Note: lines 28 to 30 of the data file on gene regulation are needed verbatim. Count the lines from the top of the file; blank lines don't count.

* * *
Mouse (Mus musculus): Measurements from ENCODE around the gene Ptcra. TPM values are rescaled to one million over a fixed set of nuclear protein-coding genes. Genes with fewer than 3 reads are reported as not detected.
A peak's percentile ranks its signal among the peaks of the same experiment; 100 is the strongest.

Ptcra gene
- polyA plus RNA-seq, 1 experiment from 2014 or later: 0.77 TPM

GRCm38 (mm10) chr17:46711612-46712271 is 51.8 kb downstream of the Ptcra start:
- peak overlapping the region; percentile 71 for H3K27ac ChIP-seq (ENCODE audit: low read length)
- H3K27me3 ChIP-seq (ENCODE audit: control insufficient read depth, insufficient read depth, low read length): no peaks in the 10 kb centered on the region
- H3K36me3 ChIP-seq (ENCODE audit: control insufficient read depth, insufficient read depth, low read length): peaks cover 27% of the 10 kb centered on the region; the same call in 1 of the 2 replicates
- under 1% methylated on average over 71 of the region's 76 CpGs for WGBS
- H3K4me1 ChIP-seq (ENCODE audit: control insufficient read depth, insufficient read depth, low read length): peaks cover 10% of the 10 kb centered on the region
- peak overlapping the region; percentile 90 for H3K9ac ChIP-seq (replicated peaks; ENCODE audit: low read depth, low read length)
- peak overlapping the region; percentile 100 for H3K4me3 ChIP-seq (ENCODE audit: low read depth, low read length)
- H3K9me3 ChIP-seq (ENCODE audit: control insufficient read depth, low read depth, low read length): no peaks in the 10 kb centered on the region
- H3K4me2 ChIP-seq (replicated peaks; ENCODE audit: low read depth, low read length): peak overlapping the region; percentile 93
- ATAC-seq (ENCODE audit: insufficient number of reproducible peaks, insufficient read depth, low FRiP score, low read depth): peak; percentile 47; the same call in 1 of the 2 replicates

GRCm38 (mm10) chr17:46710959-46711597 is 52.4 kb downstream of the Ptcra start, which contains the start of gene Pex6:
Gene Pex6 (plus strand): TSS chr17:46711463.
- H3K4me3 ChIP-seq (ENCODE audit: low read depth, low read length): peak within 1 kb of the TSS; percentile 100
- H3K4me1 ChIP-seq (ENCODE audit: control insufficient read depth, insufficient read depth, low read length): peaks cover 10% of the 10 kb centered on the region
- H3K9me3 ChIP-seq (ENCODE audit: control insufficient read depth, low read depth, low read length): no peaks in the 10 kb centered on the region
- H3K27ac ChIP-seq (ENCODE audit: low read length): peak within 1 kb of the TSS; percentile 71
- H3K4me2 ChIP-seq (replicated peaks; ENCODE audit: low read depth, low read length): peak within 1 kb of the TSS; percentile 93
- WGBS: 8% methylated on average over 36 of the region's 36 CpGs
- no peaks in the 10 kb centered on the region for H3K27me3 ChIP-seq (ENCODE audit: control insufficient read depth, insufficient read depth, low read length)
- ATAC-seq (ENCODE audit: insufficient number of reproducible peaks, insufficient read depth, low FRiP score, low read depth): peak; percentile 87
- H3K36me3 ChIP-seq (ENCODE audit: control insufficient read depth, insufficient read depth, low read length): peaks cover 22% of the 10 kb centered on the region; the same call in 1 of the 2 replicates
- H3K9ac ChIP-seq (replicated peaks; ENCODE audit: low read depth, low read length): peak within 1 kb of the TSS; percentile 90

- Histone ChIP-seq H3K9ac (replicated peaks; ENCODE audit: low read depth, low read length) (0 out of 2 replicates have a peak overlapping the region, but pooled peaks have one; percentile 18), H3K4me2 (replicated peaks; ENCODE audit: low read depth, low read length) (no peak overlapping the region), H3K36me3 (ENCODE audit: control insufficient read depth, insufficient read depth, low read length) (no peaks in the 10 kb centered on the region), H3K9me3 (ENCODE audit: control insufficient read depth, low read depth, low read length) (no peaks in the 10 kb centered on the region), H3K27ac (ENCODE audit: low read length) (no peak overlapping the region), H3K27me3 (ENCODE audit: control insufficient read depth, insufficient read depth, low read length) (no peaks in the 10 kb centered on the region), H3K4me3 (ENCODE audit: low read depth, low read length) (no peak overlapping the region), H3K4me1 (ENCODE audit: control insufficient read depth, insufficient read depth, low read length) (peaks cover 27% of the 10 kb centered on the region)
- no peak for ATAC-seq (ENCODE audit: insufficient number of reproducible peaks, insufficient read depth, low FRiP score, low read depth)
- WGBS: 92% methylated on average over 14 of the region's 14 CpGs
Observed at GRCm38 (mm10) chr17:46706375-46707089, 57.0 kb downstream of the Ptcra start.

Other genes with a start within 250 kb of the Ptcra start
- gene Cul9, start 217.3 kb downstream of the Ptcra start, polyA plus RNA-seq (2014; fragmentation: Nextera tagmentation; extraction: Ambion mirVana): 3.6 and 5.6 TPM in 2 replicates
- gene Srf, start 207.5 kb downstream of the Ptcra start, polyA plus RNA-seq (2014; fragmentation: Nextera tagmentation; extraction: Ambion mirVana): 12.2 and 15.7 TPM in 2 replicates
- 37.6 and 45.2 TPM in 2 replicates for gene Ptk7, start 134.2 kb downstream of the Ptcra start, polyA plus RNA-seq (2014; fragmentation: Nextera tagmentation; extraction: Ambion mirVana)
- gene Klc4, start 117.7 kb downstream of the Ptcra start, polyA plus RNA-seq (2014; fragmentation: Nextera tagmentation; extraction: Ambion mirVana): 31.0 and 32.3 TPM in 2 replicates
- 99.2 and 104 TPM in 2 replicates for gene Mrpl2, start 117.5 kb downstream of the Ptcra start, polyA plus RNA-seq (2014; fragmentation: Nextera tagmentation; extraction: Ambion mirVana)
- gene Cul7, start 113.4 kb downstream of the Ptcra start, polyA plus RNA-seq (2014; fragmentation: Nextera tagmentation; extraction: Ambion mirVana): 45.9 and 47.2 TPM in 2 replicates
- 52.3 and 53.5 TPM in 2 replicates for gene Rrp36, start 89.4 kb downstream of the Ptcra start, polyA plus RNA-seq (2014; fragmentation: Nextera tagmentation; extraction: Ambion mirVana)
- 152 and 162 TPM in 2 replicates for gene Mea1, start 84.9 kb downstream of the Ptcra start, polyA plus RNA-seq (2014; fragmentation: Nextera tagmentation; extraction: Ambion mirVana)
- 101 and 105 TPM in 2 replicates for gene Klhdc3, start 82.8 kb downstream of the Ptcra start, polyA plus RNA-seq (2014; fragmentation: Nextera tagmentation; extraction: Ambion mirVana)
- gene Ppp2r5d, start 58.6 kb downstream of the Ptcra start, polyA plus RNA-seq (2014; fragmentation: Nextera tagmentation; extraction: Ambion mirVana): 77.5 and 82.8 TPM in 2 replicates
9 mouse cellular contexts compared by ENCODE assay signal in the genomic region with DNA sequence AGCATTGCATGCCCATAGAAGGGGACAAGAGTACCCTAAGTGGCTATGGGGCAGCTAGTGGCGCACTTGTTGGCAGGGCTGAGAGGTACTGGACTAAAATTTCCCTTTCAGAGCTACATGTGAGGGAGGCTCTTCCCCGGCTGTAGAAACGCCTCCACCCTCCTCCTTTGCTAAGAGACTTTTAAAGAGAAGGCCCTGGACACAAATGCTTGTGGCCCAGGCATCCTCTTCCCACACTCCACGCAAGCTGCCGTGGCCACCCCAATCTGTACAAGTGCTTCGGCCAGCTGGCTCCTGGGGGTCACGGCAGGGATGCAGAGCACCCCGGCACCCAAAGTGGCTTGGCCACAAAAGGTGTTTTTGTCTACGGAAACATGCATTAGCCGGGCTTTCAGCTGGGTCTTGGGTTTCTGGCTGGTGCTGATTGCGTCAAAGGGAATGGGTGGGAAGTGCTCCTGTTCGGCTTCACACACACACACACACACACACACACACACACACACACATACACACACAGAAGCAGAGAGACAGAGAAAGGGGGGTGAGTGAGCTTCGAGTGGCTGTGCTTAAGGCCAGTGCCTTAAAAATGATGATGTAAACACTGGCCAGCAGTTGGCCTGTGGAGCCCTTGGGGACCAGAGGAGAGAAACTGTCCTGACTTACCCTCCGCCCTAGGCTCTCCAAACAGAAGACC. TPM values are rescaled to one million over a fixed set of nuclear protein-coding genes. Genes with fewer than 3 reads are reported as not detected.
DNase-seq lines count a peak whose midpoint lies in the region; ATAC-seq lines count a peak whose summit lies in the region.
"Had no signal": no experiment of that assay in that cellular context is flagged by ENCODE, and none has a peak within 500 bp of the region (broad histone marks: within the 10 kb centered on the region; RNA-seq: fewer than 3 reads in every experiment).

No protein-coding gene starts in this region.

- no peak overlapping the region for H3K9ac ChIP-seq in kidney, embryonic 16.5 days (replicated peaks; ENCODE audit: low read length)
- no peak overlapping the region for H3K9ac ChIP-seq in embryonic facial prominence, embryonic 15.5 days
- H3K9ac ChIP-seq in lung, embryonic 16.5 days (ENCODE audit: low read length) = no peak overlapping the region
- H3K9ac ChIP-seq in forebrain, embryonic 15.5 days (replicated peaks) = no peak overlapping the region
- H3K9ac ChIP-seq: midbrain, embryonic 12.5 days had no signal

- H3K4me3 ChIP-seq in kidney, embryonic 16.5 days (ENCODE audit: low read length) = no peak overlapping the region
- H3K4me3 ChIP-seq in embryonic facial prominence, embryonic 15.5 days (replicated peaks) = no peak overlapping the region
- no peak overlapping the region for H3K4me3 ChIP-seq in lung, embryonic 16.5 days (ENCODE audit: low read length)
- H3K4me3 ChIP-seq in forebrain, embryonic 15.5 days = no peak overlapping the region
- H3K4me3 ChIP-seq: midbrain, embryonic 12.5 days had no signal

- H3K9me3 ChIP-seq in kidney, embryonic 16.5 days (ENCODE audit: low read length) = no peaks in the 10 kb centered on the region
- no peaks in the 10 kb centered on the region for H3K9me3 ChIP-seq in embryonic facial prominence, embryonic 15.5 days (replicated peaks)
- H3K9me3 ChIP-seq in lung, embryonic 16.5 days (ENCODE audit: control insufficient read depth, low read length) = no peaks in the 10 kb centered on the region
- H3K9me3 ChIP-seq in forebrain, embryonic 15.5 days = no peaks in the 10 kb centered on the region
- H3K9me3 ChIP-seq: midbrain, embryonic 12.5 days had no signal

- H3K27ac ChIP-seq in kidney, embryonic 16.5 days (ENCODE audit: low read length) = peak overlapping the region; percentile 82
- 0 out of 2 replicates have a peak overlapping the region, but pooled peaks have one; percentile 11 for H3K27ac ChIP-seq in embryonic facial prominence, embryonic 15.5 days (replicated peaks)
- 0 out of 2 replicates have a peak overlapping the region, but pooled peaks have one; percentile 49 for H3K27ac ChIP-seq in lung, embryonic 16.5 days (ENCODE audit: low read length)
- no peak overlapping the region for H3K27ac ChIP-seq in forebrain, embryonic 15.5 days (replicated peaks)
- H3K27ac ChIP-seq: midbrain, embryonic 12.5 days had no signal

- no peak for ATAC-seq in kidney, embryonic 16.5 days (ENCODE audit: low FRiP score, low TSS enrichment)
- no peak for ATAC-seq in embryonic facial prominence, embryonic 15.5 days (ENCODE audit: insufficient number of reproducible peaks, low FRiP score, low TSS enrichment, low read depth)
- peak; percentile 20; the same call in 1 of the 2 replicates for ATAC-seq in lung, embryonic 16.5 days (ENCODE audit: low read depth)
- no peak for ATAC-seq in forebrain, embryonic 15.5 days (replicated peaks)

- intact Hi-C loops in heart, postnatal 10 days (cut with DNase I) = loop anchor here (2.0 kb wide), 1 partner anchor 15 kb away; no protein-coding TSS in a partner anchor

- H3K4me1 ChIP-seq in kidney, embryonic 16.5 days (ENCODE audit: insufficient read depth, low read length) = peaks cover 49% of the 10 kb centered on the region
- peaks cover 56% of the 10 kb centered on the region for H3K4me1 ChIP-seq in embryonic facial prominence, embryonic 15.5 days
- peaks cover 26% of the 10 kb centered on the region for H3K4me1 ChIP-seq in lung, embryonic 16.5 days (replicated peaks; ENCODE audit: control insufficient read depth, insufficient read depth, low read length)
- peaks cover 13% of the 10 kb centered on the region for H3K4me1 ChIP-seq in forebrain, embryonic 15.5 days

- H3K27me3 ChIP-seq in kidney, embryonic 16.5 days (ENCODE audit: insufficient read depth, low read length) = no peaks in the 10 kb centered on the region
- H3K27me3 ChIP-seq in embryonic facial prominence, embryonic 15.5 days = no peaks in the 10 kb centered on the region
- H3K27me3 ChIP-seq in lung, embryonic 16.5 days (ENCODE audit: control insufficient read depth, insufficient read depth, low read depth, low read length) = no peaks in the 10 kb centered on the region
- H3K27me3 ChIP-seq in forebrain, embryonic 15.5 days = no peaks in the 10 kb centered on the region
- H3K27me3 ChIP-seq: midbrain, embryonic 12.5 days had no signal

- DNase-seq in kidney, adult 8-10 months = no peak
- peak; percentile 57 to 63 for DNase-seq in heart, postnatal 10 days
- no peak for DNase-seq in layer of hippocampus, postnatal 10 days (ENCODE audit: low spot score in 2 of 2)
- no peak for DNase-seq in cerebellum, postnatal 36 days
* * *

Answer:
- Histone ChIP-seq H3K9ac (replicated peaks; ENCODE audit: low read depth, low read length) (0 out of 2 replicates have a peak overlapping the region, but pooled peaks have one; percentile 18), H3K4me2 (replicated peaks; ENCODE audit: low read depth, low read length) (no peak overlapping the region), H3K36me3 (ENCODE audit: control insufficient read depth, insufficient read depth, low read length) (no peaks in the 10 kb centered on the region), H3K9me3 (ENCODE audit: control insufficient read depth, low read depth, low read length) (no peaks in the 10 kb centered on the region), H3K27ac (ENCODE audit: low read length) (no peak overlapping the region), H3K27me3 (ENCODE audit: control insufficient read depth, insufficient read depth, low read length) (no peaks in the 10 kb centered on the region), H3K4me3 (ENCODE audit: low read depth, low read length) (no peak overlapping the region), H3K4me1 (ENCODE audit: control insufficient read depth, insufficient read depth, low read length) (peaks cover 27% of the 10 kb centered on the region)
- no peak for ATAC-seq (ENCODE audit: insufficient number of reproducible peaks, insufficient read depth, low FRiP score, low read depth)
- WGBS: 92% methylated on average over 14 of the region's 14 CpGs